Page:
Should EU structure and regulation mirror the US more, how?
As an American, I need to think carefully about how I answer this one, or risk sounding like a cliche. I think both sides of the Atlantic can learn from each other, and from Asia too. While the US embarks on a huge initiative to reduce settlement risk, for example, India has already moved to T+1 settlement, and China to T+0. However, when it comes to trading and liquidity, one of the things that the US has done well is putting the mechanisms in place to enable the creation of a ‘distributed market’.
Through the Security Information Processor (SIP/consolidated tape) and the National Best Bid and Offer (NBBO) rules, the US has created a unified order book across multiple venues and exchanges. The risk of a single point of failure is significantly reduced as the market is no longer reliant on a single exchange to determine price. Furthermore, this structure enables innovation and competition, driving down explicit transaction costs and introducing new pools of liquidity. This is a very important point, because different market participants need different tools to achieve best execution.
UBS is a large global asset manager with a presence in 23 markets and I am responsible for the execution of some very large orders. Sending orders of this size to only an open order book would reduce liquidity and drive-up transaction costs. Firms dealing in large orders, like ours, require every available tool to access liquidity. Putting caps on those tools hurts our clients.
Where should EU policymakers focus to drive growth in the region?
That is a complex question. Broadly speaking, there are a lot of things which governments and regulators could do to drive growth, such as fostering more start-ups, improving market efficiency, and reducing the cost of raising capital. However, when a company makes the decision to go public, it has the ability to choose on which exchange it lists its stock. From my perspective as a trader, one of the key factors companies must consider is the robustness of the secondary market. When thinking about the secondary market, it’s important for policymakers to consider how to reduce the cost of trading, enable deep pools of liquidity, and encourage a larger investor base.
I would highlight three areas to focus on. First, a study on trading costs and liquidity, as well as the impact of past regulations. Second, I would also remove restrictions on instructional trading venues to enable traders to ensure best execution. Finally, there should be a focus on expanding the investor base. From a liquidity perspective, breaking barriers is key to the growth and development of the investor base. For example, most US retail investors are unable to buy and hold an EU stock in their retail brokerage account. So, while broadly there is a lot that could be done to drive growth, in my opinion, reducing costs and enabling a broader audience of market participants will increase the appeal of any exchange to companies looking to list.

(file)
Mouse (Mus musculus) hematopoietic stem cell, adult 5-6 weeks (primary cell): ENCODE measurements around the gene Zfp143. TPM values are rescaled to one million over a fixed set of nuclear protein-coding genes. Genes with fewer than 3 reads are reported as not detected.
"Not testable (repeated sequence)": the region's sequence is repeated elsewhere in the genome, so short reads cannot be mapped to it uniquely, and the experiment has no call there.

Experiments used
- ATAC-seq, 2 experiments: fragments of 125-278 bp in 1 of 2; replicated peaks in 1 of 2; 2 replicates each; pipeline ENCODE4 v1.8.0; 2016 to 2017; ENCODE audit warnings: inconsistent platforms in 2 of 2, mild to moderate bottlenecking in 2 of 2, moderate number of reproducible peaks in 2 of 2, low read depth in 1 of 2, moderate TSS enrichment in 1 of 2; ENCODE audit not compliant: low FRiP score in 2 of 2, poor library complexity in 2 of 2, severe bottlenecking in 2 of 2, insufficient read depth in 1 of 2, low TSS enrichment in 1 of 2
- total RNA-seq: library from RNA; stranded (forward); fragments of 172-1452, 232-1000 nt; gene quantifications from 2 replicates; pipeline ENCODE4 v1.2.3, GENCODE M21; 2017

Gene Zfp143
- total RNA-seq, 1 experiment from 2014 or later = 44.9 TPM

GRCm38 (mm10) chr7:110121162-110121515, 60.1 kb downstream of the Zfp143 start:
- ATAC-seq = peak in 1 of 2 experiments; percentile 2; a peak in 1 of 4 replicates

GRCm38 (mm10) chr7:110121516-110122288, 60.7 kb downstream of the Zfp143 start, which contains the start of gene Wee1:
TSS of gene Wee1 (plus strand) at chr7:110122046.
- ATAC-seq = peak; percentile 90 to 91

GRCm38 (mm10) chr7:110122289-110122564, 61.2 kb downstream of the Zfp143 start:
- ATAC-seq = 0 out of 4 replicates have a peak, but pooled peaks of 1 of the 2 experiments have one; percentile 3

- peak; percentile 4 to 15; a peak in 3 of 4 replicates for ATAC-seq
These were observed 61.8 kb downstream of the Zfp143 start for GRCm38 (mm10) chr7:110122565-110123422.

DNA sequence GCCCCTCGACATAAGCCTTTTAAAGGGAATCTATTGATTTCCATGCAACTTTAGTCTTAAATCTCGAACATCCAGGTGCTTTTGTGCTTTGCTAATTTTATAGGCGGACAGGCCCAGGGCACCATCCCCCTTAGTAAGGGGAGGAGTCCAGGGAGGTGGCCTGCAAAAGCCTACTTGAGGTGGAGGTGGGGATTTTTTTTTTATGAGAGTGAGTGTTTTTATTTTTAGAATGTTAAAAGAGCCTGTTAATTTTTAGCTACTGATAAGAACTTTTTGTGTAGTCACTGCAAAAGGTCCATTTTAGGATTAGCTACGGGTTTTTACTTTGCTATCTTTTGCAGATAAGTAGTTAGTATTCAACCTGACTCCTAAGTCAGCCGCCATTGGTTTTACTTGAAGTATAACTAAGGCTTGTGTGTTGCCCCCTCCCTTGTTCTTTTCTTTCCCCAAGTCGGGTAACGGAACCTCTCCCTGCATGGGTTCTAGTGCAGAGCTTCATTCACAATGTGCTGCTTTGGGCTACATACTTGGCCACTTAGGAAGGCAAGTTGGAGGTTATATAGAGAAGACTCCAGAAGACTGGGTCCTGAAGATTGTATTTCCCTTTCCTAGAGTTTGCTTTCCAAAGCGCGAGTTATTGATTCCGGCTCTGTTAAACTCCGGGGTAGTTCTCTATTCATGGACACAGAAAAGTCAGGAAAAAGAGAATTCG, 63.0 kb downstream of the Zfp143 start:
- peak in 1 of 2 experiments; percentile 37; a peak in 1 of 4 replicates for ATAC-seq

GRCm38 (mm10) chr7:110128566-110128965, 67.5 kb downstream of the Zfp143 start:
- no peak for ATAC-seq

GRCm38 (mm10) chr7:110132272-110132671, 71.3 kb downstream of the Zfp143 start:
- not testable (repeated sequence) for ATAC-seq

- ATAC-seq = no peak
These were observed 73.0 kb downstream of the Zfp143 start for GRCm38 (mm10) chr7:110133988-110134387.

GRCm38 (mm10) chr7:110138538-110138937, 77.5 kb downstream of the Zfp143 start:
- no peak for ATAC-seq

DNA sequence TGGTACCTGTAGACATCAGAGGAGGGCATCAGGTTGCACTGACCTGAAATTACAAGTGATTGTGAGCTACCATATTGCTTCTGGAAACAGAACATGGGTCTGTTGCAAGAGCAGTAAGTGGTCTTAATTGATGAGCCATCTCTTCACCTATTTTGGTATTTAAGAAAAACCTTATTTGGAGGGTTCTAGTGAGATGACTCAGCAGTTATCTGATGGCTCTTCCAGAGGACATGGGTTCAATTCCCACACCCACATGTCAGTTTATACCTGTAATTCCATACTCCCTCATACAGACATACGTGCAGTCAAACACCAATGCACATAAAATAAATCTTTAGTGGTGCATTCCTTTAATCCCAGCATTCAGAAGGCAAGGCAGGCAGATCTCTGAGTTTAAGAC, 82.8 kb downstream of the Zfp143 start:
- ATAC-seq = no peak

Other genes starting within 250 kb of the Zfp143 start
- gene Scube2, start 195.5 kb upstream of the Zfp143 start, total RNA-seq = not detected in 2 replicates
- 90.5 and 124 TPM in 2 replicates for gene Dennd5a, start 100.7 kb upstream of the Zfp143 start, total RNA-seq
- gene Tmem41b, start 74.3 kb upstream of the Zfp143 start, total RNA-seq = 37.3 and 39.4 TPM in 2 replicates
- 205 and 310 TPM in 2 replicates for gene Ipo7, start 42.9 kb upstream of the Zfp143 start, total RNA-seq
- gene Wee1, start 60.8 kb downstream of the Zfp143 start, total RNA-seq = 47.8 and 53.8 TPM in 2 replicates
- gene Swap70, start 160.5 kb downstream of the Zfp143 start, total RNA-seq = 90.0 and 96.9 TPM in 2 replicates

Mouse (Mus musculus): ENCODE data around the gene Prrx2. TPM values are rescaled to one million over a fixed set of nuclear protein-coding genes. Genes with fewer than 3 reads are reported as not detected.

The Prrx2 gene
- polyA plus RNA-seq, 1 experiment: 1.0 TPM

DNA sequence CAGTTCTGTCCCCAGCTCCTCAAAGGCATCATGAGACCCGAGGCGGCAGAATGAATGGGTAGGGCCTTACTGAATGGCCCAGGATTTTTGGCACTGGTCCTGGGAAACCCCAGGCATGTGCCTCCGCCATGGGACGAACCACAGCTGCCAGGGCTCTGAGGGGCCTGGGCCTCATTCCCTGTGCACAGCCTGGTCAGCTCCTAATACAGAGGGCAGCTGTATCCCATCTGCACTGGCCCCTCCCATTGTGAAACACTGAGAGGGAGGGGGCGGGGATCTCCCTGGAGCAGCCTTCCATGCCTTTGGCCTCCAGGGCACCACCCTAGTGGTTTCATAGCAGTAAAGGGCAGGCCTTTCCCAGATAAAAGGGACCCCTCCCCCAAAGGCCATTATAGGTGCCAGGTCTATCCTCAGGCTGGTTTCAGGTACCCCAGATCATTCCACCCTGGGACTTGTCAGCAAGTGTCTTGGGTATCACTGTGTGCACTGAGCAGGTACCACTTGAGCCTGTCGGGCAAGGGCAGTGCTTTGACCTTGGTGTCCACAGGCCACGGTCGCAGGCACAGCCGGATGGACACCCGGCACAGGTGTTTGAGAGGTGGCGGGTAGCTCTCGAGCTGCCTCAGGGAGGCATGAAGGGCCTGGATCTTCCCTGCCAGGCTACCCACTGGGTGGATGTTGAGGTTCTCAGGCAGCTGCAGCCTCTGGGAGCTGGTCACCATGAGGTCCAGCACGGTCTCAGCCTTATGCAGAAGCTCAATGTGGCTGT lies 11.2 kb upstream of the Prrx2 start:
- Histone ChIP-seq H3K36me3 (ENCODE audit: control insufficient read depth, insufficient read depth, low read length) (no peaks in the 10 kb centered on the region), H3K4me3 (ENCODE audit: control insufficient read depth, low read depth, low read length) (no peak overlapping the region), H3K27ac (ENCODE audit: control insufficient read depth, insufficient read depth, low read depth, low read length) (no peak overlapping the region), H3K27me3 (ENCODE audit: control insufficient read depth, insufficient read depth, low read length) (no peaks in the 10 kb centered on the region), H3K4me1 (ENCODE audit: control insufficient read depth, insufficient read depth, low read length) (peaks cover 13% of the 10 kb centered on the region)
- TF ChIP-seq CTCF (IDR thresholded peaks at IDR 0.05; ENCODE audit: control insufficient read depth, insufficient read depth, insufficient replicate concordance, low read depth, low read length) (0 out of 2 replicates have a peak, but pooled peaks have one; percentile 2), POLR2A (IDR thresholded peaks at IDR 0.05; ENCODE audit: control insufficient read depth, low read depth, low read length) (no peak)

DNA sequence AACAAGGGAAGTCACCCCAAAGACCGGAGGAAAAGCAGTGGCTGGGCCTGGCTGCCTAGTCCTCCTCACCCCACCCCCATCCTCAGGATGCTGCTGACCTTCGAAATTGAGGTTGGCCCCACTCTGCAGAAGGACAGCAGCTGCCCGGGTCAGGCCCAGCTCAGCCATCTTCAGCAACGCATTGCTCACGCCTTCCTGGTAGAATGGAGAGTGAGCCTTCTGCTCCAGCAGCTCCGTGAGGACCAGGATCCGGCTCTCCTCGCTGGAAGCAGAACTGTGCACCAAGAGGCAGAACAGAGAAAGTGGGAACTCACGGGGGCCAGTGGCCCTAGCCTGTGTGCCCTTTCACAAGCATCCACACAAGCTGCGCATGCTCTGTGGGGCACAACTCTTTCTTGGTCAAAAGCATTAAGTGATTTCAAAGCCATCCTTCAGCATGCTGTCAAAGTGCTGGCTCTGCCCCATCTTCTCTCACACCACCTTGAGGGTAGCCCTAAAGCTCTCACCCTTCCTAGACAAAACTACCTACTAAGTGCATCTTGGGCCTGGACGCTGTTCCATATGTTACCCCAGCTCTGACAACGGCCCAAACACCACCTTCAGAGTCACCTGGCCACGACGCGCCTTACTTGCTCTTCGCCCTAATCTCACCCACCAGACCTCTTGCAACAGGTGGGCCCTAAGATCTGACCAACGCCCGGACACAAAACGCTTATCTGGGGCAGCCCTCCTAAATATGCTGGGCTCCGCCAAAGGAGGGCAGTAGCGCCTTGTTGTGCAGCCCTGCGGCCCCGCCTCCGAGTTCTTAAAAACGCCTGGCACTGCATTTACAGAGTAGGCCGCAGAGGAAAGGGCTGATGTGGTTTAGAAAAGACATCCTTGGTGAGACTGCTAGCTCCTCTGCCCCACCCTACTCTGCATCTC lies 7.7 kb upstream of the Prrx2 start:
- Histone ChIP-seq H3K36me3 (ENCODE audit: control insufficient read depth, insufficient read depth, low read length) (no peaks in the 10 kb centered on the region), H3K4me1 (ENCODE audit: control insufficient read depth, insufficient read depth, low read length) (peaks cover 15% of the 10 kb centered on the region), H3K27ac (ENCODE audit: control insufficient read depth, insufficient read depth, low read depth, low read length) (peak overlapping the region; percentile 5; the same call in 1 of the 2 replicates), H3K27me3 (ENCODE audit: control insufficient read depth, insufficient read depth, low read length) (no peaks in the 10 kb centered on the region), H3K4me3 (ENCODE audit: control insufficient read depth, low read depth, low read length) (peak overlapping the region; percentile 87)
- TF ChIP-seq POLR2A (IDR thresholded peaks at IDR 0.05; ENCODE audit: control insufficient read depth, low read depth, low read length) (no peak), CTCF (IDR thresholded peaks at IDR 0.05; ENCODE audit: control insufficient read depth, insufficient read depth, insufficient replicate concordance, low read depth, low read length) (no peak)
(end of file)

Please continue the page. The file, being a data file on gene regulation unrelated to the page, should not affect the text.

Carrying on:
Do you expect trader’s appetite for risk to go up this year, why and what impact will this have on trading patterns?
I don’t think that appetite is the problem. The problem is risk. In 2022, central banks took us on a wild interest rate ride. And it doesn’t take much to fill a risk profile when gilts trade on a higher volume than Bitcoin; when USD/JPY, which is typically a 4-5 vol currency, rallies 50%, and when developed market inflation prints in the double digits. Now that the VIX is back down at 20 and the US ten year is finding its range, the equity market can focus on earnings and figure out how to price stocks again. I am not saying we have seen the last of volatility, but I think the volatility this year is going to be driven by what equity investors understand best, which is earnings. Because of that, investors are going to have more confidence to take risk and market makers will be able to provide decent two-way liquidity.
How can regulators and participants work to reduce fragmentation in Europe?
While fragmentation can help drive competition and innovation, the industry needs to focus on stitching things together better and move towards to what I call a “distributed exchange”. By that, I do not specifically refer to Distributed Ledger Technology (DLT), although I think over time, it will make its way into the industry infrastructure. I am speaking instead about promoting a single best bid and offer across exchanges, venues and banks SIs, providing the transparency such that orders are traded at the best possible price for the lowest possible cost. That could be done through a European SIP and a EBBO (European Best Bid and Offer).